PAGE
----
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July 1994, Vol. 117, No. 7
Employment in public schools and the student-to-employee ratio
Teresa L. Morisi
Employment in public school has doubled since 1964. As a result, the student-to-employee ratio fell from 13.3 in 1964 to 6.4 in 1990.1 Schools had fared well even in recessionary periods, when the student-to-employee ratio continued to drop or at least held steady. In the most recent recession, however, the student-to-employee ratio rose for the first time in the history of the data series. By 1993, the student-to-employee ratio returned to the 1990 level. It is unclear whether the ratio will decline further, as tightly constrained Federal, State, and local budgets will be forced to accommodate a rising student population in the coming years.
Enrollment linked to 'baby-boomers'
Enrollment in public elementary and secondary schools grew steadily from 1964, peaking at 46 million in 1971. The rise was caused by the "baby-boom generation" (persons born during the 1946-62 period) entering the public school system.2 As the members of the baby-boom generation graduated or left school, enrollment fell steadily for the next 13 years - a total decline of 7 million students. Enrollment again began to climb in 1984 when the children of those born during the baby-boom period began attending school. Enrollment has risen by 4 million since 1984, but still remains 3 million below the 1971 peak level (See chart 1 and table 1.)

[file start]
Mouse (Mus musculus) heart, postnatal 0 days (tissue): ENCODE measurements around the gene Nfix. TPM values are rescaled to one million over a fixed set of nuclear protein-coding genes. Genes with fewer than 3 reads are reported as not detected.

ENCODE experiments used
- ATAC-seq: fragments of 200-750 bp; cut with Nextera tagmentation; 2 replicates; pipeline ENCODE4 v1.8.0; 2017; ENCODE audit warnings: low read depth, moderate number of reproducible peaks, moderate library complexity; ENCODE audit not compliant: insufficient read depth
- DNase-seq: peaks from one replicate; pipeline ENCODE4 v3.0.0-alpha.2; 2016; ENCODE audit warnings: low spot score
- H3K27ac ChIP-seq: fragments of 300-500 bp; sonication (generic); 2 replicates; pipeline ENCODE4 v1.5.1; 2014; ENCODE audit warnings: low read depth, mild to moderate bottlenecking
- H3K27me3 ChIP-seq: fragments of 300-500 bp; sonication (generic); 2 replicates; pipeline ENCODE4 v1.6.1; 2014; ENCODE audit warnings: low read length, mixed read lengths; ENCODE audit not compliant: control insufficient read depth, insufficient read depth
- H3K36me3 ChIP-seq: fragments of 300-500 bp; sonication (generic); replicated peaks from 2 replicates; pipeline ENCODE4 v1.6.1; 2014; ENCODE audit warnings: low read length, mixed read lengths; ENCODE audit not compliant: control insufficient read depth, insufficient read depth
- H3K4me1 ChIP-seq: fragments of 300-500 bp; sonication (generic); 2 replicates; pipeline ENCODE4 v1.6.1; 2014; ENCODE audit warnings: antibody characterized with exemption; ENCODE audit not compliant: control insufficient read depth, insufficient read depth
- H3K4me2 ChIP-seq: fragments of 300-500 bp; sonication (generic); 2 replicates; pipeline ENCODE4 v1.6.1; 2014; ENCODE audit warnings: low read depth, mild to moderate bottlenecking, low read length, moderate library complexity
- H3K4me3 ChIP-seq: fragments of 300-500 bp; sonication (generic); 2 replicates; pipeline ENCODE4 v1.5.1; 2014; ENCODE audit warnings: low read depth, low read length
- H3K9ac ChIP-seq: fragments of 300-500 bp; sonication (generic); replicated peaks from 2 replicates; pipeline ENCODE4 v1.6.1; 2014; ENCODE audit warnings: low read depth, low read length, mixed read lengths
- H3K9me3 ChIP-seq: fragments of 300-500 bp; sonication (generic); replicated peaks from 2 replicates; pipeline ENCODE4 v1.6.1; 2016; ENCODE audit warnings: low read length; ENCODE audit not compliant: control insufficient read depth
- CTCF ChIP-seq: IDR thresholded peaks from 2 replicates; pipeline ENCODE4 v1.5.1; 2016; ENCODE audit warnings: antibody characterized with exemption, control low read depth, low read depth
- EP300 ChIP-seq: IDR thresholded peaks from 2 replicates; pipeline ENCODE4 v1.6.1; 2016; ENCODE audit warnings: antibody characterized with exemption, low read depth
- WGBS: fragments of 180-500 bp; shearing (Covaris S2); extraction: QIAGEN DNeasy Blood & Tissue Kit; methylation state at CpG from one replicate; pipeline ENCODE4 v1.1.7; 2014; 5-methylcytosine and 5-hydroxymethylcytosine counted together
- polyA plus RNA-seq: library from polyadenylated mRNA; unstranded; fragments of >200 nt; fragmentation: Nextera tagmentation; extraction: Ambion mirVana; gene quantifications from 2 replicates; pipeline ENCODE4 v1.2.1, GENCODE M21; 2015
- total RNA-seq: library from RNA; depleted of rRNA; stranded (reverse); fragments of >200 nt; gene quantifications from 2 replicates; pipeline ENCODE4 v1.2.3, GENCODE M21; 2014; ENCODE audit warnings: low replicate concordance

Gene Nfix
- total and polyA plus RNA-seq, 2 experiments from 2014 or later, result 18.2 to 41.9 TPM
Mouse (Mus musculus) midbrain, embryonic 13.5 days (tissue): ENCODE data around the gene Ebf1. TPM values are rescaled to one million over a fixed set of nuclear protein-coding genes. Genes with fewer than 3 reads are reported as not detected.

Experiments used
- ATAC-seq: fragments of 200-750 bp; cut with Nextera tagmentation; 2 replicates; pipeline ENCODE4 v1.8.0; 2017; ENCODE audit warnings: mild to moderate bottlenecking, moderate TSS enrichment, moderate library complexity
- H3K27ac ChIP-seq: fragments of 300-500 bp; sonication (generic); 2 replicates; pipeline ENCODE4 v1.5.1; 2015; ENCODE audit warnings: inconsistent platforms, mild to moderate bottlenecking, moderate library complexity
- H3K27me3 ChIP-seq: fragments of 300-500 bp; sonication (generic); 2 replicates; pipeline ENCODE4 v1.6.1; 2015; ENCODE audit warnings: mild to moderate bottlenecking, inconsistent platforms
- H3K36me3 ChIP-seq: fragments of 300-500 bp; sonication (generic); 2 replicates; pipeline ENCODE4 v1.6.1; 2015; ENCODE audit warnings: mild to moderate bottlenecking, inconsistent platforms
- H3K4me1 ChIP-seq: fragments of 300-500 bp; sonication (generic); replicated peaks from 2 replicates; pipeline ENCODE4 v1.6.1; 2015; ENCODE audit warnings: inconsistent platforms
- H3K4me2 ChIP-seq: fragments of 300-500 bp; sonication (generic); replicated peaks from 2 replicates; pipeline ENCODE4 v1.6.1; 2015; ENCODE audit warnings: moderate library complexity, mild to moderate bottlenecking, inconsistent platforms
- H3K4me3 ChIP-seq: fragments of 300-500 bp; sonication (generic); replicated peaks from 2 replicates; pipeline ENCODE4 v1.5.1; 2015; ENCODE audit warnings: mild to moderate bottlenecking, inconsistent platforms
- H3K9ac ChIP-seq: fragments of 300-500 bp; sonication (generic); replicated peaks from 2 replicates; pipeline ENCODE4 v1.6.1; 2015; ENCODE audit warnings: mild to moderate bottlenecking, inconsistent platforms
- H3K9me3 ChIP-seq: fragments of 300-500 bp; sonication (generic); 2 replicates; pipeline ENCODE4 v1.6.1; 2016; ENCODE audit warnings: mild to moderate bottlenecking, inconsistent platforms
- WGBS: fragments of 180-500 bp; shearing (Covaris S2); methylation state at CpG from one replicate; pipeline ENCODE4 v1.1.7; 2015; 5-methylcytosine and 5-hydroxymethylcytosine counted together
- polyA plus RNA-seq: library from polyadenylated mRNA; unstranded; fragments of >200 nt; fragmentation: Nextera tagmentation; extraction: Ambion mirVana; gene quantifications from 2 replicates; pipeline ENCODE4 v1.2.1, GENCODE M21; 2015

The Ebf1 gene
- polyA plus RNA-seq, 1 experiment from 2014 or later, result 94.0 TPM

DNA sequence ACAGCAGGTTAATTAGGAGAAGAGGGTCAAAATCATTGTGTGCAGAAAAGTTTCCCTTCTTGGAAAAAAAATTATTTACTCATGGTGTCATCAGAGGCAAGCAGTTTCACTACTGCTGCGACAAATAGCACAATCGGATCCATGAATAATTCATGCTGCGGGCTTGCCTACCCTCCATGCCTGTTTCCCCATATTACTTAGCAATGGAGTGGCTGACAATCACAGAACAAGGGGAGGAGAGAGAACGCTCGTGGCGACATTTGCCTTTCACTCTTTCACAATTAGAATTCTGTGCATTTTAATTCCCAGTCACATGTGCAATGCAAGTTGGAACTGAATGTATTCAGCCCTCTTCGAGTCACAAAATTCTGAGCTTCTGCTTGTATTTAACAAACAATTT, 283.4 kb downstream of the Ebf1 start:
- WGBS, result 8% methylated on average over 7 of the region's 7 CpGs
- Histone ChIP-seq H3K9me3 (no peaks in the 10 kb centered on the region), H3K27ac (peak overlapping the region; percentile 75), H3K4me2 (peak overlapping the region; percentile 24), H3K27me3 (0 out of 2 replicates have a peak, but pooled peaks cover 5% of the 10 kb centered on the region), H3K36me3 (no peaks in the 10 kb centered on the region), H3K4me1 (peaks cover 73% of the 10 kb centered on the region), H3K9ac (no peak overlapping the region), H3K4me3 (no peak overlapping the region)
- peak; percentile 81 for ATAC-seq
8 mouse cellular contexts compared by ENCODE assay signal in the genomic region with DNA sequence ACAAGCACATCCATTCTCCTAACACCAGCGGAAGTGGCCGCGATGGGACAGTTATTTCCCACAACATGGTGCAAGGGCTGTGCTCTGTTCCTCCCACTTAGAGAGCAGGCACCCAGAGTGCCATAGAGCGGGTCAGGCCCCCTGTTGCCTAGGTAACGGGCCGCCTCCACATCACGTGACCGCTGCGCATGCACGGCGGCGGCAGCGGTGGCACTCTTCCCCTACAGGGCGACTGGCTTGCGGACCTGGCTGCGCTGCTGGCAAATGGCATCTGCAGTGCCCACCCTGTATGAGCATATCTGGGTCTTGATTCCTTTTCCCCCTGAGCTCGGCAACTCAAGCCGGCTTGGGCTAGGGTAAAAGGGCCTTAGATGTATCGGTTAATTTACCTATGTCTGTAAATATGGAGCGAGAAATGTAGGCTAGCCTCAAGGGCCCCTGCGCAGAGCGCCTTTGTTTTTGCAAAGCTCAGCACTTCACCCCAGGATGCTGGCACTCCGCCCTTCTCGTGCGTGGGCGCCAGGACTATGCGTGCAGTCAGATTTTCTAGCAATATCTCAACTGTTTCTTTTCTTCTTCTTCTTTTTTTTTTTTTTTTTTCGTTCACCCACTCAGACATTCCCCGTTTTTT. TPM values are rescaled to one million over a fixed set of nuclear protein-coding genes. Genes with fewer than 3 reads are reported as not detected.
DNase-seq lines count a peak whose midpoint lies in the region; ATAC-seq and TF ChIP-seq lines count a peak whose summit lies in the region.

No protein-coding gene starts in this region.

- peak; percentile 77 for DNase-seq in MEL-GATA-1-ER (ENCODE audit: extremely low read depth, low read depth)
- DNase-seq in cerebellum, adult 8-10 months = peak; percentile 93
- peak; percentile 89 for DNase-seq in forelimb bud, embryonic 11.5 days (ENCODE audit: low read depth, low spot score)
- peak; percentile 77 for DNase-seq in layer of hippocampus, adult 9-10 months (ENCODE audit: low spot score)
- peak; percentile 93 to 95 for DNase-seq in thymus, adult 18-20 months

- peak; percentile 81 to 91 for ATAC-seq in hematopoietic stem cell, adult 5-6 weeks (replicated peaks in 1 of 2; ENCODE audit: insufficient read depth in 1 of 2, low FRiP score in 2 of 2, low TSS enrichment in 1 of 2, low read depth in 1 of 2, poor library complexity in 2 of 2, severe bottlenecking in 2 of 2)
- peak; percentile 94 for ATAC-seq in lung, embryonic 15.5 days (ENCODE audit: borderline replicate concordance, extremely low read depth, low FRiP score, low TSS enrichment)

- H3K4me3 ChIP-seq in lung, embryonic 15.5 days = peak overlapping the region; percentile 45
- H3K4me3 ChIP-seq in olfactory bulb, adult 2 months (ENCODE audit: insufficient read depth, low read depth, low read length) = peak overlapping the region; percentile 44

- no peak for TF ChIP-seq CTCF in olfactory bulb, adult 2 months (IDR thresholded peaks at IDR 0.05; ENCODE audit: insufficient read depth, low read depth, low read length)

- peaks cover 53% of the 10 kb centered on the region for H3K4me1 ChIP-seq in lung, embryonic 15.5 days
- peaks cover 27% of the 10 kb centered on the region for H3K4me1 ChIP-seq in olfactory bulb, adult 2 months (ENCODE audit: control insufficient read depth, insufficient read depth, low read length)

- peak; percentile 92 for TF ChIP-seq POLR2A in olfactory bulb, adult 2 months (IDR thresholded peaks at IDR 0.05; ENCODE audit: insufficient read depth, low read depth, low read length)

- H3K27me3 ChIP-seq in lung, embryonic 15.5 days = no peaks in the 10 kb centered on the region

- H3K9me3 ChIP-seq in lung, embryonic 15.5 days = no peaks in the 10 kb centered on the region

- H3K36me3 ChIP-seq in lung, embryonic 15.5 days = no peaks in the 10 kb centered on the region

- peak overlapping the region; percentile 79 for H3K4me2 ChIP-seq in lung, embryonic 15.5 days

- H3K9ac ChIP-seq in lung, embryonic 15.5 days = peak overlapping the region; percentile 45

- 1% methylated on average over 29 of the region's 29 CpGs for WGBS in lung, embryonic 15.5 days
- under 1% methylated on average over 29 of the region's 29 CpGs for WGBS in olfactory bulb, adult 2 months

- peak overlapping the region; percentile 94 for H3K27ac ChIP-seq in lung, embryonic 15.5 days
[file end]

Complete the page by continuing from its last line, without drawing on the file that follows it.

Trends in total employment
The surge in public school employment over the 1964-93 period occurred despite four small annual declines (1978, and the 1981-83 period), falling enrollment, and the recessions.
Employment growth during falling enrollment. Employment in public schools rose in all but 4 years between 1972 and 1984, even though enrollment fell by 7 million during the period. The ratio continued to decline in 1978, despite the fact that public school employment fell for the first time since 1964. Employment again declined in 1981 and through 1983, but the student-to-employee ratio remained steady.
By 1982, the yearly enrollment declines began to lessen in magnitude. In 1984, enrollment declined only slightly and employment returned to its growth trend; as a result, the student-to-employee ratio resumed its decline.
Employment during recessions. Of the five recessions that occurred between 1964 and 1993,3 only the last two recessions appeared to have any effect on local government education employment. (See box.) During the 1981-82 recession, employment declined both years, with a spillover effect of a small decline in 1983. The student-to-employee ratio remained constant during this recession.
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1 Data from 1964 forward are used because enrollment data prior to 1964 encompassed the entire school year. For 1964 and later years, enrollment figures are for fall only and thus can be compared with fall employment data.
2 National Center for Education Statistics, Digest of Education Statistics 1992, NCES 92-027 (Washington, DC, National Center for Education Statistics, October, 1992), p. 1.
3 These recessionary periods, as identified by the National Bureau of Economic Research, are: December 1969 - November 1970; November 1973 - March 1975; January 1980 - July 1980; July 1981 - November 1982; and July 1990 - March 1991.
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